In addition to bright lights and the big city, Columbia University offers its 8,100 undergraduate students 100 areas of study from Creative Writing to Sustainable Development. Additionally, students can partake in more than 500 clubs and organizations in everything from Bach to figure skating. The university, located in the Morningside Heights neighborhood of Manhattan, gives students easy access to all that the city has to offer. Students can take advantage of free admission to more than 30 of the city’s museums and famous cultural institutions including theMetropolitan Museum of Art and the Museum of Modern Art, and discounted tickets for access to hundreds of exhibitions and shows.

Virginia Polytechnic Institute and State University, Blacksburg, VA
Located in a sylvan mountain setting in Blacksburg, Virginia, the Virginia Polytechnic Institute and State University, commonly known as Virginia Tech, has a winter tradition true to its military history. The school, a former ROTC institute, and one of the few public universities in the US with an active corps of cadets, is the scene of the annual cadet versus civilian snowball fight. Each year during the first big snowfall, a fire alarm sounds indicating the immediate start of an all campus snowball fight on the Drill Field. In the past, students have gone so far as to strategize in advance of the winter weather, bringing water balloon launchers and bugle horns to set the scene.

The 24,000 undergraduate students at this public university can choose from 70 majors, with a focus on science, technology, engineering, and professional programs. Students can strengthen their snowball throwing arms playing for one of the Hokie’ 21 Division I Atlantic Coast Conference teams or by joining the more than 13,000 students who participate in an intramural sport. If athletics isn’t your forte, VT offers more than 600 clubs and organizations from the Robo Boat Team to Street Dance. Additionally, students can go bowling, play pool, or partake in a friendly videogame challenge in the BreakZONE, a hangout sponsored by the school’s Department of University Unions and Student Activities. Once the snow has melted, students can head off-campus to enjoy the International Street Fair & Parade held in Blacksburg each year in April. Food, crafts, and culture from more than 110 countries collide on College Avenue for the festivities.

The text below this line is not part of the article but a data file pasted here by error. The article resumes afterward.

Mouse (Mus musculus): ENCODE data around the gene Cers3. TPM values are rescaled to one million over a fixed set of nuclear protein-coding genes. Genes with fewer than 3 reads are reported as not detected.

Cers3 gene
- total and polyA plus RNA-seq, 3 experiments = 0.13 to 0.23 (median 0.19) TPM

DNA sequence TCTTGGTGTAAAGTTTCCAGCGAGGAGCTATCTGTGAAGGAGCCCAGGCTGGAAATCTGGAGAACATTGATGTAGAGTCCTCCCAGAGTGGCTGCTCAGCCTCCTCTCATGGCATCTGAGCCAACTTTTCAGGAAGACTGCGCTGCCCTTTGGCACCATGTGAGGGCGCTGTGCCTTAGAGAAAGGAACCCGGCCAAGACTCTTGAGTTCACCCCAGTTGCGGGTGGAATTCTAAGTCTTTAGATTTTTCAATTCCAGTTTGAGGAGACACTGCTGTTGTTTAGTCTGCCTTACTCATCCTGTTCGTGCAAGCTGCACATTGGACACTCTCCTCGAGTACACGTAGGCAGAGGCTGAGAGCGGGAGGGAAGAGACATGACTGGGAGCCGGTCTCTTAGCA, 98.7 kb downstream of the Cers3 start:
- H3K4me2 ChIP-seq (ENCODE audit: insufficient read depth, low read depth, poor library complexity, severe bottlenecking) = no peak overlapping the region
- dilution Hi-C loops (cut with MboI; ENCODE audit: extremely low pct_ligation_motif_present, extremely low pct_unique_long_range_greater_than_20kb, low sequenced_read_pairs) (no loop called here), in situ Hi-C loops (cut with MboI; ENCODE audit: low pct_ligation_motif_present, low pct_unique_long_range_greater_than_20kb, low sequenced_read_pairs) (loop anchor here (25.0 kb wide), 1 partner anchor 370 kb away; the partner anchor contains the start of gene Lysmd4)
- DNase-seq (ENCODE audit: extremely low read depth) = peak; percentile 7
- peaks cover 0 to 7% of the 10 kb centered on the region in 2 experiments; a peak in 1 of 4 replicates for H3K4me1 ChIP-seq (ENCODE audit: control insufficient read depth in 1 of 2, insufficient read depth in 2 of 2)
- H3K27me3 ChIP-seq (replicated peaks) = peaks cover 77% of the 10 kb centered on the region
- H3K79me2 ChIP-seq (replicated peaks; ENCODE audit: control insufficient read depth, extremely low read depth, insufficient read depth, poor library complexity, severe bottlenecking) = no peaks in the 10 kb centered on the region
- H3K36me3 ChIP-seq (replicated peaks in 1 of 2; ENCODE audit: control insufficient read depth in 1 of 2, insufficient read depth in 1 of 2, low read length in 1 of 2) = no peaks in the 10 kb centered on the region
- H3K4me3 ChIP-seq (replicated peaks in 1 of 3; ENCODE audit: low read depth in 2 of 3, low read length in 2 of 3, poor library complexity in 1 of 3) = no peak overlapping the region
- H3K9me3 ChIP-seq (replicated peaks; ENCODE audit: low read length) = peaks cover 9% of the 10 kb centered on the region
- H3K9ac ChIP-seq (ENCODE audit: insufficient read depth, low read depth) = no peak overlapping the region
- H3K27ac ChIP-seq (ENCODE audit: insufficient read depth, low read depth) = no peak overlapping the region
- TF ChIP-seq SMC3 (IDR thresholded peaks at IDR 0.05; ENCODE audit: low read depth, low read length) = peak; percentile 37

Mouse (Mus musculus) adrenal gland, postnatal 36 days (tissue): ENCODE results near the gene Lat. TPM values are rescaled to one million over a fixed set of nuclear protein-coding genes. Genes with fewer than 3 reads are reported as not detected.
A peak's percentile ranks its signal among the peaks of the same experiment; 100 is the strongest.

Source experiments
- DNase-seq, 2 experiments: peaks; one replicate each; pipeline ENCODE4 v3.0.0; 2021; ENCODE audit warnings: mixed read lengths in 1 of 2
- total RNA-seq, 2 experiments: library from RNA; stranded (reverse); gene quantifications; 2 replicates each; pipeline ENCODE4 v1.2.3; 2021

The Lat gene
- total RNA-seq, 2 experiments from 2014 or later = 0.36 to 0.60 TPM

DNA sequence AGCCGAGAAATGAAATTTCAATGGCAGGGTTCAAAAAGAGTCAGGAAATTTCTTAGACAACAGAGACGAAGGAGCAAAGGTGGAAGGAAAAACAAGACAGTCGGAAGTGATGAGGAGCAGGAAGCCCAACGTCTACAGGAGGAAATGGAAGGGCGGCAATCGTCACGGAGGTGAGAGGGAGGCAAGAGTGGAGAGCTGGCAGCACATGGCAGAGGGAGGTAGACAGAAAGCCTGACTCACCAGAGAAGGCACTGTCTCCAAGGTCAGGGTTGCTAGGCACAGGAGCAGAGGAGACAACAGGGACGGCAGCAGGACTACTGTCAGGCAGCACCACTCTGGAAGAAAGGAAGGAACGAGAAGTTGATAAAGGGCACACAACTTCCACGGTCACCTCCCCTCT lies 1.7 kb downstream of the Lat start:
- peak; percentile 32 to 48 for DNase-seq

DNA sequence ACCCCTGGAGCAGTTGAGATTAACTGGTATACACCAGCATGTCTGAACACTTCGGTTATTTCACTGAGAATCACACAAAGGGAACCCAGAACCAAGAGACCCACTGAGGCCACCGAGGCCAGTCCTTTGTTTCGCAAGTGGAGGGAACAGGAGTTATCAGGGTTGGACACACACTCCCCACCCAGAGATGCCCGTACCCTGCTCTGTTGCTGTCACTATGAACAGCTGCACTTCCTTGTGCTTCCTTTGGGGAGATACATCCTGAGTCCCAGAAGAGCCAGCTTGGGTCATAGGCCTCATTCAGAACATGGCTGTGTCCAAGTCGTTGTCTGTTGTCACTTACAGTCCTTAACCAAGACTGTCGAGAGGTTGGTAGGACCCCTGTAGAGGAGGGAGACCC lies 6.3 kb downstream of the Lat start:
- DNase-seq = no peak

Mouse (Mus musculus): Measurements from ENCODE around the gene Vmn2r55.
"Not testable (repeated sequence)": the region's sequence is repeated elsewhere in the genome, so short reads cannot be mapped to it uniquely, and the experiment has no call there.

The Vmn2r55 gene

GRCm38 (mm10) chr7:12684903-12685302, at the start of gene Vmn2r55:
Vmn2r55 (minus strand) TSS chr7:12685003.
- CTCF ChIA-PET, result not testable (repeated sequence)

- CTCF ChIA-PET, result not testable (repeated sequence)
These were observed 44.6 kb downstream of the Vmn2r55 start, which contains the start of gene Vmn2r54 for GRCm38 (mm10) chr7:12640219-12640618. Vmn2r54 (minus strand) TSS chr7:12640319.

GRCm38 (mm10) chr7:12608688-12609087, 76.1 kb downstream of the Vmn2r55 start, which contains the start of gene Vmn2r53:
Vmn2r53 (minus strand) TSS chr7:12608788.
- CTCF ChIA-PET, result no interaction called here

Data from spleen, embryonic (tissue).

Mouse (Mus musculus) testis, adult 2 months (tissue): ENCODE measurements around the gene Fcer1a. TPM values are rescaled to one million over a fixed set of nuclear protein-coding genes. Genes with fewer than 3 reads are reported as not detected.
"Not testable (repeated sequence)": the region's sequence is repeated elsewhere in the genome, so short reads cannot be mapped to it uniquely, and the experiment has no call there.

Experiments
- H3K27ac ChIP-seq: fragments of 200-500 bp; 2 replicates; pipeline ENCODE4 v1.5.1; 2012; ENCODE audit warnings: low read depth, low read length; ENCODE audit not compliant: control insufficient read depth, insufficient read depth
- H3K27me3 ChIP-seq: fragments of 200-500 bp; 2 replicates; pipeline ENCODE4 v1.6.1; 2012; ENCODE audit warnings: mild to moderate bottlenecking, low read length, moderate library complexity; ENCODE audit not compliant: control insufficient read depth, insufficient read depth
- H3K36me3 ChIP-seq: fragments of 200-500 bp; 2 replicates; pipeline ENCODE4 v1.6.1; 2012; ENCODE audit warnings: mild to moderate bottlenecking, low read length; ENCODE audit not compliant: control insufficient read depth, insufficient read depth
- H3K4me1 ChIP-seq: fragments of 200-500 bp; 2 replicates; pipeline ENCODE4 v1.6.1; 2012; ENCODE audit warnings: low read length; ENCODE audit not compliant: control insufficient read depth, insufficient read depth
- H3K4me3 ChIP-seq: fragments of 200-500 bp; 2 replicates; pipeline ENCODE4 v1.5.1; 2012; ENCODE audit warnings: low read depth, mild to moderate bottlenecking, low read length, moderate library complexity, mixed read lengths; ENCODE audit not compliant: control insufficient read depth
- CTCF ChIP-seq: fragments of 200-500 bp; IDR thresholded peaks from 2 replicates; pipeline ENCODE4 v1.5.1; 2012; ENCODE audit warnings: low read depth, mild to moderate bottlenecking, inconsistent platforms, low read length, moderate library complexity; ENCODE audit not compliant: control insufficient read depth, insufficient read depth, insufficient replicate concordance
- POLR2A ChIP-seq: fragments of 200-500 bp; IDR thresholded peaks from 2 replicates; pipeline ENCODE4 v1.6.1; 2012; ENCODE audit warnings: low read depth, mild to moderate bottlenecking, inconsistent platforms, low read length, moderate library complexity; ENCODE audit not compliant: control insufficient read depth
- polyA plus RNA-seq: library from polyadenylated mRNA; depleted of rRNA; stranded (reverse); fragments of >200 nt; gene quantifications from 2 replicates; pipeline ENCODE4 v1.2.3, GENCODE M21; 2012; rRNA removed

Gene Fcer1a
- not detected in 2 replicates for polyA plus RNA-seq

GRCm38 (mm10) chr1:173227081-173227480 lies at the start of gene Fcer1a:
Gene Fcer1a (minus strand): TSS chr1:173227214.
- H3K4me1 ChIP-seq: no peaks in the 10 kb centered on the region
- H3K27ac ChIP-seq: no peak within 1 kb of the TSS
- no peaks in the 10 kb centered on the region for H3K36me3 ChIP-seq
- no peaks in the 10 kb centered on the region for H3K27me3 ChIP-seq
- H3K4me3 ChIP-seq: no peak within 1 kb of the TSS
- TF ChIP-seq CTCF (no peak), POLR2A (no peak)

Gettysburg College, Gettysburg, PA
While snow signifies the start of the winter season for many, for others, it’s all about the food. Each year, the Dining Center at Gettysburg College hosts a Thanksgiving dinner for the school’s 2,400 undergraduate students. This year, 224 turkeys, 1,050 pounds of mashed potatoes, 845 pounds of stuffing, and 1,888 slices of pumpkin pie were prepared! Members of the faculty and staff serve students, who gather to reflect on the semester and celebrate the upcoming holidays. Many Gettysburg alumni reflect fondly on this memory and continue to celebrate Thanksgiving dinner with fellow alumni in tribute to their college days. Furthering the food festivities, each December, on the last day of classes before winter break, Pete Curry, the Dean of Intercultural Advancement, invites students to his home for a traditional holiday dinner.